Do airlines reuse or recycle those blankets inflight?
Have you ever wondered what airlines do with those lightweight blankets, masks and earplugs they hand out to you, or if you’re reusing somebody else’s previously sneezed-upon blankie? Surely they don’t throw them away…right? Well, good news: in the vast majority of cases, they’re washed, reused, recycled and, in some cases, even made of recycled materials, so you can snuggle up in one with a clear environmental conscience.
While an increasing number of business class and even premium economy cabins are seeing luxury linens from brands like Saks Fifth Avenue or the Westin hotel chain, in economy you’re likely to find a fleece artificial fibre sort of blanket, if at all.
Airlines often don’t load enough blankets for everyone, and low-cost carriers sometimes don’t offer them, which is why you see folks packing their own. Lightweight but warm travel blankets are available on the market, but I tend to bring a sweater or cardigan and a spare pair of socks instead. Layering is usually the most effective way to stay warm on those increasingly rare flights where it’s too cold rather than too warm, and tying the arms of a jumper around your neck can also make for a pillow in a pinch.
On board, if you’re a germophobe — or even if you’re not — you’ll want to check that the blanket is wrapped before you use it. Airline procedures sometimes mean that crews end up folding previously used blankets up and passing them out, which sounds like a recipe for getting someone else’s cold to me.
After use, airlines will most often send blankets off to be washed at an industrial facility (whether it’s one they operate themselves or via a laundry service), but for some carriers this only happens at their home base airports, so used blankets are either stuffed in the overhead bins or folded back up.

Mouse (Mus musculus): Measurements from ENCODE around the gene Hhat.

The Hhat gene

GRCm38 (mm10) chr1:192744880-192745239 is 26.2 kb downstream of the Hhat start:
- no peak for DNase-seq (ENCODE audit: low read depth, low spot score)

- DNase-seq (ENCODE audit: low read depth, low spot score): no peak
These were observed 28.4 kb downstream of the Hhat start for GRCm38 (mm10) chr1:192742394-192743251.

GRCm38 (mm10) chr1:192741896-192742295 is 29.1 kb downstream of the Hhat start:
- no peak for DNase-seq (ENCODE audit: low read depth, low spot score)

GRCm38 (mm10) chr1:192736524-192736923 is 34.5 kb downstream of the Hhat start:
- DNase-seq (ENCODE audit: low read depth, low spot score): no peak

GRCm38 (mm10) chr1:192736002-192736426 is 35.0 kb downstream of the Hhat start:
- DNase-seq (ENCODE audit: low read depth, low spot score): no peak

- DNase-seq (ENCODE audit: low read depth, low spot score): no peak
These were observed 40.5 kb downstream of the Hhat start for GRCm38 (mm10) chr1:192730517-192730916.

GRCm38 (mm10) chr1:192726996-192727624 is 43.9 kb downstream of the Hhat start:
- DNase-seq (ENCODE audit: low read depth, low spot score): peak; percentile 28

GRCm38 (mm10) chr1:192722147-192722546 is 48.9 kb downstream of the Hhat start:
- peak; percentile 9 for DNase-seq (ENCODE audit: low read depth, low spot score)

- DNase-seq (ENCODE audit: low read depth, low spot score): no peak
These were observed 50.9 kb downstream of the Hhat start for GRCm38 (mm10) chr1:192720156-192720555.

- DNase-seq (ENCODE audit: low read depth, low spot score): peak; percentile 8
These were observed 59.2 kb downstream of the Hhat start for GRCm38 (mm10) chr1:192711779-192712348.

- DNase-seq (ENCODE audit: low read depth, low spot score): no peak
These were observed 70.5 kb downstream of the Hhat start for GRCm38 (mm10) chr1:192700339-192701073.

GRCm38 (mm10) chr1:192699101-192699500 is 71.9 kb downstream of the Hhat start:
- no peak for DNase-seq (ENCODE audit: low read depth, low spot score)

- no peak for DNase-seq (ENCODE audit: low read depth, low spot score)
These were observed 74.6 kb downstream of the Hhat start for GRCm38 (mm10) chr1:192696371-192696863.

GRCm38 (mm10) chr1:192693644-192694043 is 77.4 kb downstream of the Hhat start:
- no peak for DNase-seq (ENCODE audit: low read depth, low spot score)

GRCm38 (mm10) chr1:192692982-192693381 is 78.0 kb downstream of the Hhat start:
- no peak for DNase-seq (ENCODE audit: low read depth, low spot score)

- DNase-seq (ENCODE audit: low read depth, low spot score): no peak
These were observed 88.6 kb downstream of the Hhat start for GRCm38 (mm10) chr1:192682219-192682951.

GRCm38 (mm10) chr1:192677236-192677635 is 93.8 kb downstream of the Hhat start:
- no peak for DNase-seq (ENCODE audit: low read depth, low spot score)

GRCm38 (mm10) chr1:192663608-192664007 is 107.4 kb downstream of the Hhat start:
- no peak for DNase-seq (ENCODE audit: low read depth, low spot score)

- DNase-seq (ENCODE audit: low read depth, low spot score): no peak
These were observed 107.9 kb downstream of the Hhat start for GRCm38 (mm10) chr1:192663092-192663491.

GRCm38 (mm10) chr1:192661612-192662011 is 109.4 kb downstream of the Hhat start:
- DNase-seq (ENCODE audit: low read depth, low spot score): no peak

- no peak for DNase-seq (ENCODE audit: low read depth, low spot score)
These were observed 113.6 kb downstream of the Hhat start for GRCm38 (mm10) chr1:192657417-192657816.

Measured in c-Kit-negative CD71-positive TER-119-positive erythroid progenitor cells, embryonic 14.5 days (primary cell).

The blankets themselves are sometimes recycled at the end of their lifespan, but Emirates’ grey fleecy blankets in economy class are recycled at the start. They’re made using ecoTHREAD, a technology that utilises old PET drinks bottles to make the blankets: twenty-eight recycled plastic bottles get turned into a kind of yarn, which is then woven into the polar fleece to keep your tootsies toasty.
Says the airline, “by the end of 2019, Emirates ecoTHREAD™ blankets would have rescued 88 million plastic bottles from landfills — equivalent to the weight of 44 A380 aircraft. This initiative makes it the largest sustainable blanket programme on board in the airline industry. In addition, the manufacturing process of using recycled polyethylene terephthalate (PET) reduces energy emissions by 70%.”
Sleep masks and earplugs, though, are single-use items for airlines, so if you’re an environmentally conscious sort of person you might want to invest in reusable ones, which also come with the benefit of being a little higher quality. Alternatively, be inspired by Hollywood and go the celebrity sunglasses route: pop a big pair of sunnies on before you start to snooze and you’re less likely to be disturbed by the light.
John Walton is an international aviation journalist, follow him @thatjohn.